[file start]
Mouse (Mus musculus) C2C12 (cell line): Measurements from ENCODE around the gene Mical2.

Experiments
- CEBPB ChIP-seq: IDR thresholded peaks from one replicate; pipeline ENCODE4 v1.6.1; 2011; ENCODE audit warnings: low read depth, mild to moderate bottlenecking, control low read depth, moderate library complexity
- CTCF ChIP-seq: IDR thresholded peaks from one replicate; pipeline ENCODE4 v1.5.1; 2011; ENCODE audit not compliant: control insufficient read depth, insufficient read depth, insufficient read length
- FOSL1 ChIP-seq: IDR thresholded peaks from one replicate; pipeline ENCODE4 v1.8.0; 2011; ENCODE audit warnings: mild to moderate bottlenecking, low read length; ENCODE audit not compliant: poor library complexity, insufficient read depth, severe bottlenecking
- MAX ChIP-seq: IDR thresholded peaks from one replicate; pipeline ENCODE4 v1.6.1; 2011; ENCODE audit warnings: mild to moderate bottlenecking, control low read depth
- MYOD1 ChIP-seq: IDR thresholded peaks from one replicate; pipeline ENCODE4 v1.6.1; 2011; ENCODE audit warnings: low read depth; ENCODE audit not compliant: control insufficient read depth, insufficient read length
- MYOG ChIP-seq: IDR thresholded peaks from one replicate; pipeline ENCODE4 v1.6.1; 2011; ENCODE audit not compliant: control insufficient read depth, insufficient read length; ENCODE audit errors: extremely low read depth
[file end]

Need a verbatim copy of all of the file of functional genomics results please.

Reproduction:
Mouse (Mus musculus) C2C12 (cell line): Measurements from ENCODE around the gene Mical2.

Experiments
- CEBPB ChIP-seq: IDR thresholded peaks from one replicate; pipeline ENCODE4 v1.6.1; 2011; ENCODE audit warnings: low read depth, mild to moderate bottlenecking, control low read depth, moderate library complexity
- CTCF ChIP-seq: IDR thresholded peaks from one replicate; pipeline ENCODE4 v1.5.1; 2011; ENCODE audit not compliant: control insufficient read depth, insufficient read depth, insufficient read length
- FOSL1 ChIP-seq: IDR thresholded peaks from one replicate; pipeline ENCODE4 v1.8.0; 2011; ENCODE audit warnings: mild to moderate bottlenecking, low read length; ENCODE audit not compliant: poor library complexity, insufficient read depth, severe bottlenecking
- MAX ChIP-seq: IDR thresholded peaks from one replicate; pipeline ENCODE4 v1.6.1; 2011; ENCODE audit warnings: mild to moderate bottlenecking, control low read depth
- MYOD1 ChIP-seq: IDR thresholded peaks from one replicate; pipeline ENCODE4 v1.6.1; 2011; ENCODE audit warnings: low read depth; ENCODE audit not compliant: control insufficient read depth, insufficient read length
- MYOG ChIP-seq: IDR thresholded peaks from one replicate; pipeline ENCODE4 v1.6.1; 2011; ENCODE audit not compliant: control insufficient read depth, insufficient read length; ENCODE audit errors: extremely low read depth